I have a project with a nano setup where pin2 (INT0) is pulled high using its internal resistor and listening for interrupts on a falling edge. On an output pin the nano is also controlling one of THESE relays to switch 12v dc. Within the project spec when an interrupt is fired it switches the relay off.
With a 12v led strip connected to the relay the project performs as expected; it switches the relay on, the led strip is lit for the specified time and the relay is switched off early if an interrupt is fired. Likewise if nothing is actually connected to the relay, it clicks on as it should for the specified time again performing as I would expect. If I however connect a 12v solenoid valve to the relay, when the relay switches on it appears to somehow pull pin2 low; an interrupt is fired which (in accordance with the sketch) in turn switches the relay off - the result is the relay is only activated for a split second.
For power I'm using a desktop ATX psu, 5v going to the nano and 12v going to the relay.
I am confused why/how the solenoid valve is causing the interrupt to fire, can someone explain why this is happening and what I can do to prevent it?
Do you have pull-ups enabled on D2?
Help us, help you, show us your sketch.
Yes, as mentioned I'm using the internal pull up resistor and pulling the pin to ground to fire an interrupt.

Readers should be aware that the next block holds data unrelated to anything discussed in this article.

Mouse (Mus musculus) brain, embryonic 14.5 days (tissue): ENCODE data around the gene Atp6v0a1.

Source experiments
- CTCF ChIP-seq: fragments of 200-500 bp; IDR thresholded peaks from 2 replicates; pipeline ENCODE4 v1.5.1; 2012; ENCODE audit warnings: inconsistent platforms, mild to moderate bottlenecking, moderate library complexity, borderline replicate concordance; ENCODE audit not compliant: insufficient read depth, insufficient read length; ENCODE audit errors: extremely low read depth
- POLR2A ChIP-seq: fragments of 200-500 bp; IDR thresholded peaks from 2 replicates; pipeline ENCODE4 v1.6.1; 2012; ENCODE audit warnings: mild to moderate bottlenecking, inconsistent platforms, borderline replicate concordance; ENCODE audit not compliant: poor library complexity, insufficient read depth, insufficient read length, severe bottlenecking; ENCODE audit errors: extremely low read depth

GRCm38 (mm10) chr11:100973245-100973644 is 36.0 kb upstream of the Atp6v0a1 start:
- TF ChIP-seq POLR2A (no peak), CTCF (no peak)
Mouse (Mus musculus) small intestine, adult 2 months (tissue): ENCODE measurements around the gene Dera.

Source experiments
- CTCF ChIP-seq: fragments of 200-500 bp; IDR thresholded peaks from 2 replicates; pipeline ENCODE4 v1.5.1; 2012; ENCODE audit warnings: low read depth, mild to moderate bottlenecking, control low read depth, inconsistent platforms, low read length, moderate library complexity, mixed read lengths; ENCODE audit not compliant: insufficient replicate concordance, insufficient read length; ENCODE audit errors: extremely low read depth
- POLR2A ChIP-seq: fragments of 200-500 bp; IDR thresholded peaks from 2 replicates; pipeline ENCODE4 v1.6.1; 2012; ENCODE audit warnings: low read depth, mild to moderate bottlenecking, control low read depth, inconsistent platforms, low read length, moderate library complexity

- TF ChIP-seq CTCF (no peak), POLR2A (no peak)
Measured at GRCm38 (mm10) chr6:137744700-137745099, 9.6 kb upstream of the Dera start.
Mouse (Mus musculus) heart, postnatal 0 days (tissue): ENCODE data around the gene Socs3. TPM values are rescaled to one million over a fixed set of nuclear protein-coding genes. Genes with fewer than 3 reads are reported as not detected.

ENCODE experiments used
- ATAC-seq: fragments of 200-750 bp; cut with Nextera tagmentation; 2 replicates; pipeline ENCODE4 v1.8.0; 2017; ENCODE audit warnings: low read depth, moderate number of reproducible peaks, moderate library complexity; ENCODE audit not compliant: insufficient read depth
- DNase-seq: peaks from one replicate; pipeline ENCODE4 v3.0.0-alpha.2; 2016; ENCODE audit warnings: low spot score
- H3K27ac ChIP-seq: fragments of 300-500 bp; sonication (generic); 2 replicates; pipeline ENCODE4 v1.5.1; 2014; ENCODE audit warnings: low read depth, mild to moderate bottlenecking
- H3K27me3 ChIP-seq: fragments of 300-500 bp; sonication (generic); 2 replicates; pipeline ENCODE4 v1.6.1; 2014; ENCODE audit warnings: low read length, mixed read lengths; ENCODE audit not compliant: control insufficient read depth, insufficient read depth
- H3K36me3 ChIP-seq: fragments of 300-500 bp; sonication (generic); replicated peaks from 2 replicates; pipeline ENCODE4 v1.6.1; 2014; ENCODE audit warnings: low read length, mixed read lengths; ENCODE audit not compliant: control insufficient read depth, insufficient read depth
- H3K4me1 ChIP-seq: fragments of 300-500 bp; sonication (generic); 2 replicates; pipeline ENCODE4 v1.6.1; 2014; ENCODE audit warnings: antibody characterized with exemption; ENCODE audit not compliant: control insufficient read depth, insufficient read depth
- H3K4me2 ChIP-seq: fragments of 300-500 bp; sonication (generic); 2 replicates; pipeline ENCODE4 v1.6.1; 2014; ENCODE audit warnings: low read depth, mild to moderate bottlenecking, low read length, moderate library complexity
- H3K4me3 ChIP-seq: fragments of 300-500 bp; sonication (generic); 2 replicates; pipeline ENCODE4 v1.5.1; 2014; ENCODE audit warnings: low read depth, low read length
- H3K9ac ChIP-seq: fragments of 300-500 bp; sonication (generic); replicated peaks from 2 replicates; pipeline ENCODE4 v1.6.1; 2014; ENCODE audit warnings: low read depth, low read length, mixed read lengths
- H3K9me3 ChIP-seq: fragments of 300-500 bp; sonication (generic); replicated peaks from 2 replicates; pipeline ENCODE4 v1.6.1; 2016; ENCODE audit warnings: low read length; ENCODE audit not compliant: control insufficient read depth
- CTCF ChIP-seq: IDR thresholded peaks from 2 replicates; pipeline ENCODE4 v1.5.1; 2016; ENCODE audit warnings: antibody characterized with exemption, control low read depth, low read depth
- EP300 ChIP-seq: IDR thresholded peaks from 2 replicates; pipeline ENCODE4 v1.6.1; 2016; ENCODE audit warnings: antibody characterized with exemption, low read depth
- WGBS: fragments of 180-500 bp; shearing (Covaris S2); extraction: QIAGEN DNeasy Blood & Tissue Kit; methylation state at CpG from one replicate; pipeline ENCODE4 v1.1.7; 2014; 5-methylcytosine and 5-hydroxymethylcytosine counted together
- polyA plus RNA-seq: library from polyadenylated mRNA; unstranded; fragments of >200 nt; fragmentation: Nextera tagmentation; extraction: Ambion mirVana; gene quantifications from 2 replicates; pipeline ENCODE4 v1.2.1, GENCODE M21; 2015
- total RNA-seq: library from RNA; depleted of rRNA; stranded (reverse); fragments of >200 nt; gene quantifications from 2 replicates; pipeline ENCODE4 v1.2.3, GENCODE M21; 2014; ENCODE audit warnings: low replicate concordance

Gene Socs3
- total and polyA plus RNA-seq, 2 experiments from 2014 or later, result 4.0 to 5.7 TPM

(Edited for clarity).
If the solenoid, relay and nano all use the same master power source, it could be that the solenoid coil is triggering a spike via the power source that is triggering your pin. I would start here De-coupling and try to see if this is in fact the case and maybe some creative application of decoupling capacitors can help. (or consider using a stronger external pullup resistor)
Nicely written blurb from the MBED manual...
Switching high current inductive loads and motor arcing can put noise spikes or voltage surges on power supply lines and it is possible that they can become large enough or that the supply voltage could momentarily drop low enough when turning on a large inductive load to cause a microprocessor to crash and even reset when using the same power supply as the load, so additional power supply decoupling capacitors may need to be added near the high current load, or a separate power supply can be used for the high current load.
That looks like you might have hit the nail on the head pwillard. Will test as best as I can tonight. Thanks.
So after a bit more debugging given pwillards suggestion I've isolated the issue down to the inductive load (the solenoid valve) and the fact there's a common ground between the 5v powering the arduino and the 12v powering the rest of the components. A more accurate representation of my circuit is this...
The rgb leds are a 12v strip and switched using transistors hence the need for the common ground; the valve is powered from the same 12v which means the relay isn't technically isolated from the arduino. If I separate the solenoid valve out so it's powered by another discrete 12v supply the circuit functions fine. However I'd rather not have to dedicate a second supply just to power the valve when the one supply is powerful enough.
I've read the linked article on de-coupling but still a little confused how I would apply it to my circuit. Can someone suggest how best to solve this? Would it be as simple as placing a cap in parallel with the solenoid valve?